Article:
Lynx spiders are diurnal, active hunting visual predators. Their diet is completely insectivorous. Once they spot prey items, they approach it gradually and leap onto it, spreading their two front leg pairs to cage the prey. They are able to take down rather large insects and kill them rather quickly. To meet all the needs regarding nutrition one should feed them with various insects. Arboricol and flying insects are preferred, but Peucetia also waits close to the ground to feed on terrestrial insects like crickets. Good experiences have been made with flies of the genus Lucilia, Sarcophagidae, Crickets, Drosophila, Phoetalia pallida (roaches) and small locusts.
The feeder insects gain a lot of nutritional value, when they are prefed with vegetables or fruits, the so called gut-loading.
After 8-12 months Peucetia usually reaches maturity and they live up to 12-14 months as adults (about 1.5-2 years in total).
To properly check entelegyne spiders like Peucetia spp. for maturity, it is important to check the development of their genitalia. Only mature Lynx Spiders have sclerotized and fully developed genitals. More precise: In males you have to check for the bulbus on the distal end of the pedipalp (Ill. 2.1 and 2.2), while in females you have to check for the epigyne. Mature females should have spent at least 1-2 weeks in a bigger tank, to put a lot of safety threads and spread pheromones as preparation for mating. The female should be fed a lot to prevent her from eating the male due to sexual cannibalism. The male is introduced to the female and usually immediately starts with courtship. The male slightly touches the females prosoma and tries to calm her. When she’s conceptive, she lowers herself on a silk thread and gives the male access to her ventral side. The male aims for her epigyne and inserts one of his emboli (apical part of the bulbus).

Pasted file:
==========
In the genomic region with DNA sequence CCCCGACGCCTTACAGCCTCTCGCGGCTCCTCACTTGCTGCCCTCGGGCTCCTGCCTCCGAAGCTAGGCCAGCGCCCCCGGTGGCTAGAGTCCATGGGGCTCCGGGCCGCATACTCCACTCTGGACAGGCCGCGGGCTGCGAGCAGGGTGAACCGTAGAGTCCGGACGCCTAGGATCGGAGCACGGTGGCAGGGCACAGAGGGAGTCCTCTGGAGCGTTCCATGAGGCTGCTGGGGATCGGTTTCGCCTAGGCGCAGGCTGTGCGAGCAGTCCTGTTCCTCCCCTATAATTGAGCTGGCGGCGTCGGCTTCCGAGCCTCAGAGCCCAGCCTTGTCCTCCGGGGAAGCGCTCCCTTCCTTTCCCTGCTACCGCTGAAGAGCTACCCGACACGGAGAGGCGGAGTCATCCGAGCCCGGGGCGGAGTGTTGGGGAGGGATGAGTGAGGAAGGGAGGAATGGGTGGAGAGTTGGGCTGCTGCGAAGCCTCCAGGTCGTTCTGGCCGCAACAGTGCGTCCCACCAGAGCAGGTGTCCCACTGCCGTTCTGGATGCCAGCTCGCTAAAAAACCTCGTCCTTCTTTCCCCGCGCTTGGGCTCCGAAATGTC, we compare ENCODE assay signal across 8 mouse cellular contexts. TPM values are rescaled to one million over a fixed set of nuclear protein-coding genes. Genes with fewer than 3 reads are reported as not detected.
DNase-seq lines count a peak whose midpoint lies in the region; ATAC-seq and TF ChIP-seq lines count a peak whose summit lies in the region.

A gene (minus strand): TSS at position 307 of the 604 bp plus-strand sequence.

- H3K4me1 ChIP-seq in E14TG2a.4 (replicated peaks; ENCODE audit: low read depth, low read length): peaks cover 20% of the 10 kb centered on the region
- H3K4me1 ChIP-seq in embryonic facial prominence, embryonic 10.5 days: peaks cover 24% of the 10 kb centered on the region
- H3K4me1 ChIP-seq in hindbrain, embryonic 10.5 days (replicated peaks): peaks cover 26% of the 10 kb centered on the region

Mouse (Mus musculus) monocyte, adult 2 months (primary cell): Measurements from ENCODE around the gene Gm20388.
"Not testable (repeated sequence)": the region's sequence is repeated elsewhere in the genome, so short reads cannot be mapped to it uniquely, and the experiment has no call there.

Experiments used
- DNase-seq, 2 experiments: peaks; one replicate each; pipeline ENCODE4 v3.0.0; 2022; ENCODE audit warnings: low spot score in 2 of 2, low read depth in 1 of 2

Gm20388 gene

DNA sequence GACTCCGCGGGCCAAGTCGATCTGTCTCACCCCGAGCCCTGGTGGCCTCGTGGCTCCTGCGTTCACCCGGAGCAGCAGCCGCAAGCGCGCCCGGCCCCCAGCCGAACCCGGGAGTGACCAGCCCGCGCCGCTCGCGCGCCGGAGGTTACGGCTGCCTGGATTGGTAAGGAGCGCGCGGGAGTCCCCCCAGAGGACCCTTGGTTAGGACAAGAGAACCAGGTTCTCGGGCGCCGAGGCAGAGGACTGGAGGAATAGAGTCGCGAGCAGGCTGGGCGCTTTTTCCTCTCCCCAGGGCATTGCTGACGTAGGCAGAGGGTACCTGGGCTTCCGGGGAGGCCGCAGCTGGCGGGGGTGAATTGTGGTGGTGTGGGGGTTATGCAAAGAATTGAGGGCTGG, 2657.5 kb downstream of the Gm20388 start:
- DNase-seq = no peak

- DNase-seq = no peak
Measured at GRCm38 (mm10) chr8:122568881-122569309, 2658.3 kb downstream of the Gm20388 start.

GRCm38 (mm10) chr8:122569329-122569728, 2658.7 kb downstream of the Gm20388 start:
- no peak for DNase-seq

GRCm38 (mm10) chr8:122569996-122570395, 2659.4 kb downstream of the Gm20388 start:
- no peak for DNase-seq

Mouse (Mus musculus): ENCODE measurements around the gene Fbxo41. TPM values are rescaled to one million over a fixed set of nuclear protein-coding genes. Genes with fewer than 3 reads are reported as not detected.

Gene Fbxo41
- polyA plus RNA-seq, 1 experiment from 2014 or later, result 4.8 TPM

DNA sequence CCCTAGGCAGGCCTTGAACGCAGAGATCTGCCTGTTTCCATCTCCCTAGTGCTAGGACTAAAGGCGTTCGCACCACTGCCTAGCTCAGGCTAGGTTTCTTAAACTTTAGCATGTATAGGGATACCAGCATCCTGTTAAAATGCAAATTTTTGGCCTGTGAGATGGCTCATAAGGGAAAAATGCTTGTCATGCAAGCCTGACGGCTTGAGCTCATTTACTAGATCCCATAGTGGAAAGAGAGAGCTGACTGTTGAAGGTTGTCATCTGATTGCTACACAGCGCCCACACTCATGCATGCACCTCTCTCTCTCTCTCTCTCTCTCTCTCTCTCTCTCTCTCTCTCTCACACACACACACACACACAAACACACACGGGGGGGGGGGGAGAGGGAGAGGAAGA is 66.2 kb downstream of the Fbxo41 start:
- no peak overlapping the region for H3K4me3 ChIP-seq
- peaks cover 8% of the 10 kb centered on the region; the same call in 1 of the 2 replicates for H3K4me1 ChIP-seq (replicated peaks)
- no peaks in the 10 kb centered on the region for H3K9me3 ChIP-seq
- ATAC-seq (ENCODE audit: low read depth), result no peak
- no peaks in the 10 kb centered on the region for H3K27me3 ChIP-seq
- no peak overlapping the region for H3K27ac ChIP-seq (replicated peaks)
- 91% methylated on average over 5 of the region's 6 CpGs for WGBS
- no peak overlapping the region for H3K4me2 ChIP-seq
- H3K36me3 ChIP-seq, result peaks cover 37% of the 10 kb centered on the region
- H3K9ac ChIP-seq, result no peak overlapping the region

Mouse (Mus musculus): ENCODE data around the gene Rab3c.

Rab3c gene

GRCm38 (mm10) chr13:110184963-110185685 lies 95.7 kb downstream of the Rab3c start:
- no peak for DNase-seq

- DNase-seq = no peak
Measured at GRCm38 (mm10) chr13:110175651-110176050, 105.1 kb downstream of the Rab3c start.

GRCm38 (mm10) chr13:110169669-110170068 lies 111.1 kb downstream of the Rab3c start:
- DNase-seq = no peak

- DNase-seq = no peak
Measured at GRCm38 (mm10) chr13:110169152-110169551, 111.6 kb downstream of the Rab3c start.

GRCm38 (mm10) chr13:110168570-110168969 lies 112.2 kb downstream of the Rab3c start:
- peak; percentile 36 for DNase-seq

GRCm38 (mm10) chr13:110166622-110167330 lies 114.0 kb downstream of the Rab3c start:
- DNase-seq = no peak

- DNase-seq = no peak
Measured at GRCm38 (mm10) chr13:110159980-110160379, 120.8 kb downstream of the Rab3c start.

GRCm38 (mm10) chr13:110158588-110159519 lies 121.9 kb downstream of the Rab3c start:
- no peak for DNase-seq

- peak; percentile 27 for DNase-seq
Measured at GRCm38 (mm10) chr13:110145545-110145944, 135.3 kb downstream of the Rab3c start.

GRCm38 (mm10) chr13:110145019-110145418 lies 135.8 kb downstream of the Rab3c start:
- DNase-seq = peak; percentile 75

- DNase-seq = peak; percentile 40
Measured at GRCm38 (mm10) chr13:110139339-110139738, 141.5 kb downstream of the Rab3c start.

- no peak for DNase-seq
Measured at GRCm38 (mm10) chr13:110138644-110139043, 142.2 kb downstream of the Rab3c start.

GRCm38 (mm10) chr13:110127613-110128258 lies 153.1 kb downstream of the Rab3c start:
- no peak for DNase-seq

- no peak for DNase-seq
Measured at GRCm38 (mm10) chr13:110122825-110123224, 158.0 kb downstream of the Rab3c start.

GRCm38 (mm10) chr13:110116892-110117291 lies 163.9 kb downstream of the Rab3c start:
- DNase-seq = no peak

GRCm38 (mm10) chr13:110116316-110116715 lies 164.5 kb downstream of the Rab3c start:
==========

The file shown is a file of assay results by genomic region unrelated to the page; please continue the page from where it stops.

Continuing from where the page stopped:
About 1-3 weeks after mating the female lays a big white to grayish egg sac with about 1.5 cm (0.5 inch) in diameter. It contains about 80-140 eggs. It is important to try to refeed the female while trying to disturb her as little as possible. Usually 3-5 weeks after the nymphs hatch showing a light brown color. The nymphs can be raised communaly, even in the terrarium of the female. To avoid high losses due to cannibalism, a lot of food of appropriate size has to be fed. The authors main choice is Drosophila hydei. After 2-3 months the juveniles are seperated and raised individually in small tubs with good ventilation. The care is identical to the one of adults, with the difference that the juveniles in nature hatch in the slightly cooler and more humid rain season in Madagascar.
Peucetia lucasi or Peucetia madagascariensis?
Even after years in captivity, still lots of people use the name Peucetia madagascariensis for Peucetia lucasi. I had the opportunity to check most of the different imported lineages of Peucetia from Madagascar in the past years and all of them were Peucetia lucasi. Only one person had true Peucetia madagacariensis, but he never sold any specimens.
All of the madagascarian Peucetia specimens shared online in Europe, Asia and America are Peucetia lucasi. If in doubt, people are always welcome to contact the site owner.
(1) Patrick Andriamihaja, personal conversation.